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International Award for Prostate Cancer Drug Developer



Monday 19 September 2011



An oncologist from The Institute of Cancer Research (ICR) and The Royal Marsden Hospital who played a leading role in developing important new prostate cancer drugs will this week be honoured with a prestigious European cancer award.

Professor Johann de Bono will be presented with the 2011 European Society for Medical Oncology (ESMO) Award on Sunday September 25 2011 during the European Multidisciplinary Cancer Congress (EMCC) in Stockholm, Sweden.

Professor de Bono works in the Phase I trials programme at the ICR and The Royal Marsden, and has been involved in developing more than 100 new anti-cancer compounds. He specialises in developing personalised medicines for prostate cancer patients and has a particular interest in finding tests that can help identify which patients will benefit from a drug. 

Many of the drugs he has helped develop have now been approved for patient use, including abiraterone acetate and cabazitaxel, both for the treatment of advanced prostate cancer.

Professor de Bono, Honorary Consultant in Medical Oncology and Professor of Experimental Cancer Medicine at the ICR and The Royal Marsden, and Leader of the ICR’s Prostate Cancer Team, says:  “Drug development in oncology has made substantial strides forward over the last decade. Our approach of developing customised clinical trials for each individual drug is bearing fruit. While much still needs to be done, we can now be confident that many cancer patients and their families will benefit in the years ahead.”

“This award is a great encouragement and will spur me on to continue to serve cancer patients.”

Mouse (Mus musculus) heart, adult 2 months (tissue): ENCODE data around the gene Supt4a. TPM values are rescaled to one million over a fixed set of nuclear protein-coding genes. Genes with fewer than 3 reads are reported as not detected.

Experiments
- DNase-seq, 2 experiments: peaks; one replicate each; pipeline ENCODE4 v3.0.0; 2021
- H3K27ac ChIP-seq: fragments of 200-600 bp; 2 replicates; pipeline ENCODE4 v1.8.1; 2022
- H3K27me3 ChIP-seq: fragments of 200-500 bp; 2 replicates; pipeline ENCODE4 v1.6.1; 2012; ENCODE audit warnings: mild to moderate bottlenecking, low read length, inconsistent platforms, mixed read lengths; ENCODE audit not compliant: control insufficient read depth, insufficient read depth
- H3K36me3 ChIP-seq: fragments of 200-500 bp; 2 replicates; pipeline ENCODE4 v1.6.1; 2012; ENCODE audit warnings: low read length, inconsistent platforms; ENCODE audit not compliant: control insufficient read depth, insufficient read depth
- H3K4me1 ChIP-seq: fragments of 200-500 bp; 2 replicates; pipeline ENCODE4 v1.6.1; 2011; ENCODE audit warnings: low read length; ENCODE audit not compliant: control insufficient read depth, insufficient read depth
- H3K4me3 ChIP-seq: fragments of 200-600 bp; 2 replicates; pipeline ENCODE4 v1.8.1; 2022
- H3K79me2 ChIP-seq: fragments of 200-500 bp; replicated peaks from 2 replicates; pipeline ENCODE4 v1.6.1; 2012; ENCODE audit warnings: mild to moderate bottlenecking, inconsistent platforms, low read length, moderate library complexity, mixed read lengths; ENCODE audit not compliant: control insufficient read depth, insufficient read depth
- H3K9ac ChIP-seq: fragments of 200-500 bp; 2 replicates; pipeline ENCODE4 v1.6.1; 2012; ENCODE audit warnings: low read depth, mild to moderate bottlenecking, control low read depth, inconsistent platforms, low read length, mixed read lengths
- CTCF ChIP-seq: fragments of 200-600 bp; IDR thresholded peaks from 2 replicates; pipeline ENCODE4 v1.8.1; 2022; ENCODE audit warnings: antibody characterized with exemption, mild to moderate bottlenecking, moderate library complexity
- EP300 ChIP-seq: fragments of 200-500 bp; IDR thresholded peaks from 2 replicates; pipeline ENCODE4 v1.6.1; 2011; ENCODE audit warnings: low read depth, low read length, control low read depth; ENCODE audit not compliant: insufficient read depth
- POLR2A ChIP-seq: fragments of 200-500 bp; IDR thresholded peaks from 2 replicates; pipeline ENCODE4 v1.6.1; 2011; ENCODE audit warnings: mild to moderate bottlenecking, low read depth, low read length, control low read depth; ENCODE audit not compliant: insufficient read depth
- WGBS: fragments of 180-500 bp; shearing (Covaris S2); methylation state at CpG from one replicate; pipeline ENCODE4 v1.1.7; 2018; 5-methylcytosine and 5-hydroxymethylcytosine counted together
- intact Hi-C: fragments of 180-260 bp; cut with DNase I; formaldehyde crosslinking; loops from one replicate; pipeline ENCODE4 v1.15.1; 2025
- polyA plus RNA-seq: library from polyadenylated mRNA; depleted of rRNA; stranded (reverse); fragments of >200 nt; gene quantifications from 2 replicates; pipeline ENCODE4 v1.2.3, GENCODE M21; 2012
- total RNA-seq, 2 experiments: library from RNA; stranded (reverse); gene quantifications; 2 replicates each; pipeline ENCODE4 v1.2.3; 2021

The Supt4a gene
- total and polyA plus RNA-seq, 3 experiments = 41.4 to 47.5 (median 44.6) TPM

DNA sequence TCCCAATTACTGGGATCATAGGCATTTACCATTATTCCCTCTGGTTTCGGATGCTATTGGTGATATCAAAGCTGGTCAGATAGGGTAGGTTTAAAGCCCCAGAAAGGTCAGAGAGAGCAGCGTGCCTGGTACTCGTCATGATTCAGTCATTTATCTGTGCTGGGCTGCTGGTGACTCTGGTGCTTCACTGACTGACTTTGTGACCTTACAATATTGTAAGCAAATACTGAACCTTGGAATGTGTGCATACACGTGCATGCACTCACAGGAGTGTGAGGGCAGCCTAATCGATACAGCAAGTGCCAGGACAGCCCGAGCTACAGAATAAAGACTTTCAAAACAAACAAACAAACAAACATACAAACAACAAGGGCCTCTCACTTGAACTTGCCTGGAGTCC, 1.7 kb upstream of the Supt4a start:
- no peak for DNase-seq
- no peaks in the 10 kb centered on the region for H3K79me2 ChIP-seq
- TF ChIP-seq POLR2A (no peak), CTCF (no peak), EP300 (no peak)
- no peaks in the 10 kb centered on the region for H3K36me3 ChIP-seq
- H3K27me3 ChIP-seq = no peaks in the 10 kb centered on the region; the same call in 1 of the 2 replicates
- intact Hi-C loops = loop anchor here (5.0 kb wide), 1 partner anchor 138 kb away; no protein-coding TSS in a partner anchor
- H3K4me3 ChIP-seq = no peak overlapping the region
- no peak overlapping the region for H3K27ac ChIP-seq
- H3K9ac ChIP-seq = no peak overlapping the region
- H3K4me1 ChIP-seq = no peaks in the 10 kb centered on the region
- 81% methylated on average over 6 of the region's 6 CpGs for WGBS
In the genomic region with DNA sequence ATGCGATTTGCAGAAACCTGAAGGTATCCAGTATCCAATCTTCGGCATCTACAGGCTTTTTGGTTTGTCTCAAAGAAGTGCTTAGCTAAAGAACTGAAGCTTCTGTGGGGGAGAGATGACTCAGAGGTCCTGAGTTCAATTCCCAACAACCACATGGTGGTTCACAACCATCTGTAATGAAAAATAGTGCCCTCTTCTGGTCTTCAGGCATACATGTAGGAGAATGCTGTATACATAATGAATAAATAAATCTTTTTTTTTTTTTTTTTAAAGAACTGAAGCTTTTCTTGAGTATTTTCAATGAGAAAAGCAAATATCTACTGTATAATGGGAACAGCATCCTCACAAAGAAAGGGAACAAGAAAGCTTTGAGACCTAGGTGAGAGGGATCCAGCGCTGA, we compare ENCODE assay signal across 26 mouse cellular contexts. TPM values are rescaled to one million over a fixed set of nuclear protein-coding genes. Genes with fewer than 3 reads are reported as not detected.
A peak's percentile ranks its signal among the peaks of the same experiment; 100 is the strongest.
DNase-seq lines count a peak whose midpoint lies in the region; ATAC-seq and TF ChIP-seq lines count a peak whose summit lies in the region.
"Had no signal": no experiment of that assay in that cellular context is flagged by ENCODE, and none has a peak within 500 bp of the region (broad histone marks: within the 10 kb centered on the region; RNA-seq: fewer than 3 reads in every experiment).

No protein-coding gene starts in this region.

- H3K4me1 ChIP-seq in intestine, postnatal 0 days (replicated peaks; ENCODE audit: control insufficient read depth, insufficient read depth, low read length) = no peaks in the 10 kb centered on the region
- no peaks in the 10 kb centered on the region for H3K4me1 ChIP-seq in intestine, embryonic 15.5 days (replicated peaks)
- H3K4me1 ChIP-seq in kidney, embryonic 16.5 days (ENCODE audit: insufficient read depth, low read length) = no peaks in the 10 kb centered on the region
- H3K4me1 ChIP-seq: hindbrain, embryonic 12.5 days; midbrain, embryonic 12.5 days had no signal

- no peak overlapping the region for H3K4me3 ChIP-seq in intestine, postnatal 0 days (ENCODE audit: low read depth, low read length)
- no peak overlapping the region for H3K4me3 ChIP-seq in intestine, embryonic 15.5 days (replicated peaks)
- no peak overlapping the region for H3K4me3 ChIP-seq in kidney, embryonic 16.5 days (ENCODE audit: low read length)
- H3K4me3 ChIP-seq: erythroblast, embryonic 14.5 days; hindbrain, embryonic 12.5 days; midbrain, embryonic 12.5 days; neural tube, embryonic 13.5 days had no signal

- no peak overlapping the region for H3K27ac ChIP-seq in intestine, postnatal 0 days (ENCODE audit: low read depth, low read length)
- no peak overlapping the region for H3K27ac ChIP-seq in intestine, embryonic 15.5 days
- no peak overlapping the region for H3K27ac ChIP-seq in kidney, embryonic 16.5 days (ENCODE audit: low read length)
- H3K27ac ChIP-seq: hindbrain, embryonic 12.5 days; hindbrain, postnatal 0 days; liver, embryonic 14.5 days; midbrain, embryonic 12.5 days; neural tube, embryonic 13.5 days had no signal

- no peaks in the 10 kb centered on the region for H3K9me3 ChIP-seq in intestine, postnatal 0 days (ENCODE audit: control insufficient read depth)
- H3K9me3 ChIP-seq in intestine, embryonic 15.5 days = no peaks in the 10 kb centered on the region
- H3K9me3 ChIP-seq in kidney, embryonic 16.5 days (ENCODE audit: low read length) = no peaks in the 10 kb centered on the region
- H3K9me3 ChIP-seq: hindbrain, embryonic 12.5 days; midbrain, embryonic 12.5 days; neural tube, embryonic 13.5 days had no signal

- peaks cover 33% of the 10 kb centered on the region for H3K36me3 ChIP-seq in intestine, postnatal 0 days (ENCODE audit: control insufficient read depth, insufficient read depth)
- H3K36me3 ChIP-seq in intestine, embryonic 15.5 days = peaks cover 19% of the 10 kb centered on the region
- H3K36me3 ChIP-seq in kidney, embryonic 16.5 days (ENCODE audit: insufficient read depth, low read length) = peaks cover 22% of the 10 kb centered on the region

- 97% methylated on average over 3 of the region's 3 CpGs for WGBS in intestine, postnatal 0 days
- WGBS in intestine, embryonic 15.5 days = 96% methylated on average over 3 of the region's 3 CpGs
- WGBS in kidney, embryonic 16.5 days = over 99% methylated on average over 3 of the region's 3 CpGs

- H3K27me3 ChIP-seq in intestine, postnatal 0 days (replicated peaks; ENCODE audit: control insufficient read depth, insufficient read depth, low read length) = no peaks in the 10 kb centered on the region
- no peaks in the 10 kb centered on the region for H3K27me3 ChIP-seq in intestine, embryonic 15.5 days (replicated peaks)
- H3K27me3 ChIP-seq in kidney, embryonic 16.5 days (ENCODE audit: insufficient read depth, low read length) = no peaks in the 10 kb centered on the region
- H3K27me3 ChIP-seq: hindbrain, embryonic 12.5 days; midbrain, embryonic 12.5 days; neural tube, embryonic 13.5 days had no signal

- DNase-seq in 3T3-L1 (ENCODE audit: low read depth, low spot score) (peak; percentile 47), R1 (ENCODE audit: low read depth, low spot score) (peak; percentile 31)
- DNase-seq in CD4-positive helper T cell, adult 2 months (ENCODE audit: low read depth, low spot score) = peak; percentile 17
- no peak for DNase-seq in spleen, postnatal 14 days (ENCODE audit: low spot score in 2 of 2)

The ESMO Award, established in 1985, is conferred on an ESMO member who has made an outstanding contribution to the development of oncology in Europe and who recognizes the importance of promoting oncology as a specialty within the international community. Professor de Bono was cited for his “outstanding contributions in translational and clinical research, innovative treatment, education and development of international guidelines for prostate cancer management.”

Dr Josep Tabernero, Chair of the ESMO Fellowship and Award Committee, said: “Professor de Bono has undertaken exceptional work in the development of a number of new innovative compounds for several new indications in oncology and has made important contributions to the development of new drugs in prostate cancer, particularly through excellence in translational research and study design."

Professor de Bono is the second of the ICR and The Royal Marsden’s leading oncologists to be honoured with the ESMO Award. Professor Stan Kaye, Head of the Drug Development Unit at the ICR and The Royal Marsden and Professor de Bono’s mentor, was presented with the award in 1995. The ICR’s Chief Executive Professor Alan Ashworth received the ESMO Lifetime Achievement Award in 2009.


Media Contact: Science Communications Manager Jane Bunce on 0207 153 5106 or after hours 077217 47900

Notes to editors:

The Institute of Cancer Research (ICR)

  • The ICR is Europe’s leading cancer research centre
  • The ICR has been ranked the UK’s top academic research centre, based on the results of the Higher Education Funding Council’s Research Assessment Exercise
  • The ICR works closely with partner The Royal Marsden NHS Foundation Trust to ensure patients immediately benefit from new research. Together the two organisations form the largest comprehensive cancer centre in Europe
  • The ICR has charitable status and relies on voluntary income
  • As a college of the University of London, the ICR also provides postgraduate higher education of international distinction
  • Over its 100-year history, the ICR’s achievements include identifying the potential link between smoking and lung cancer which was subsequently confirmed, discovering that DNA damage is the basic cause of cancer and isolating more cancer-related genes than any other organisation in the world
  • The ICR is home to the world’s leading academic cancer drug development team. Several important anti-cancer drugs used worldwide were synthesised at the ICR and it has discovered an average of two preclinical candidates each year over the past five years.

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